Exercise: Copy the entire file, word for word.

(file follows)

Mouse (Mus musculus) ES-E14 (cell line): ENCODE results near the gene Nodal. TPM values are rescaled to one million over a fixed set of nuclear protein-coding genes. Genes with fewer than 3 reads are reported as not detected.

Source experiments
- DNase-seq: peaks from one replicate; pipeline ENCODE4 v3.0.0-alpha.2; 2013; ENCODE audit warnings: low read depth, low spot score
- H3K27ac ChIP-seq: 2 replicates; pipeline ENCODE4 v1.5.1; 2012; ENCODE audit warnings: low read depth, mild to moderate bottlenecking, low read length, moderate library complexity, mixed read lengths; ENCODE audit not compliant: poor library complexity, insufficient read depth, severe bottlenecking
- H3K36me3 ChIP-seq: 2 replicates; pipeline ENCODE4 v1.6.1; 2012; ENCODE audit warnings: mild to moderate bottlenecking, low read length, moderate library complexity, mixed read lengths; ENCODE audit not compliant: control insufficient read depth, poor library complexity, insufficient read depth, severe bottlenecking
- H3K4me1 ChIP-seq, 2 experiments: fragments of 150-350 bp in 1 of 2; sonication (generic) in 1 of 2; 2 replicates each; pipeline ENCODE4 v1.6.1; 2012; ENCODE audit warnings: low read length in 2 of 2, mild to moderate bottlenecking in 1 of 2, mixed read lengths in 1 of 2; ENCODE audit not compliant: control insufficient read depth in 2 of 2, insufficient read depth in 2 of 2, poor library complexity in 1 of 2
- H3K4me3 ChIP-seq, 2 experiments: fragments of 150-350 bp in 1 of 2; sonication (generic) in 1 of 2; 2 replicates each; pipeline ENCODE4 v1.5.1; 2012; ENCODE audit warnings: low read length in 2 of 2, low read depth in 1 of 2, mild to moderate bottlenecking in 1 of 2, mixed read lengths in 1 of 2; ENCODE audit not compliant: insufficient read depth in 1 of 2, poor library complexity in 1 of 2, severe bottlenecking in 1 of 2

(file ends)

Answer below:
Mouse (Mus musculus) ES-E14 (cell line): ENCODE results near the gene Nodal. TPM values are rescaled to one million over a fixed set of nuclear protein-coding genes. Genes with fewer than 3 reads are reported as not detected.

Source experiments
- DNase-seq: peaks from one replicate; pipeline ENCODE4 v3.0.0-alpha.2; 2013; ENCODE audit warnings: low read depth, low spot score
- H3K27ac ChIP-seq: 2 replicates; pipeline ENCODE4 v1.5.1; 2012; ENCODE audit warnings: low read depth, mild to moderate bottlenecking, low read length, moderate library complexity, mixed read lengths; ENCODE audit not compliant: poor library complexity, insufficient read depth, severe bottlenecking
- H3K36me3 ChIP-seq: 2 replicates; pipeline ENCODE4 v1.6.1; 2012; ENCODE audit warnings: mild to moderate bottlenecking, low read length, moderate library complexity, mixed read lengths; ENCODE audit not compliant: control insufficient read depth, poor library complexity, insufficient read depth, severe bottlenecking
- H3K4me1 ChIP-seq, 2 experiments: fragments of 150-350 bp in 1 of 2; sonication (generic) in 1 of 2; 2 replicates each; pipeline ENCODE4 v1.6.1; 2012; ENCODE audit warnings: low read length in 2 of 2, mild to moderate bottlenecking in 1 of 2, mixed read lengths in 1 of 2; ENCODE audit not compliant: control insufficient read depth in 2 of 2, insufficient read depth in 2 of 2, poor library complexity in 1 of 2
- H3K4me3 ChIP-seq, 2 experiments: fragments of 150-350 bp in 1 of 2; sonication (generic) in 1 of 2; 2 replicates each; pipeline ENCODE4 v1.5.1; 2012; ENCODE audit warnings: low read length in 2 of 2, low read depth in 1 of 2, mild to moderate bottlenecking in 1 of 2, mixed read lengths in 1 of 2; ENCODE audit not compliant: insufficient read depth in 1 of 2, poor library complexity in 1 of 2, severe bottlenecking in 1 of 2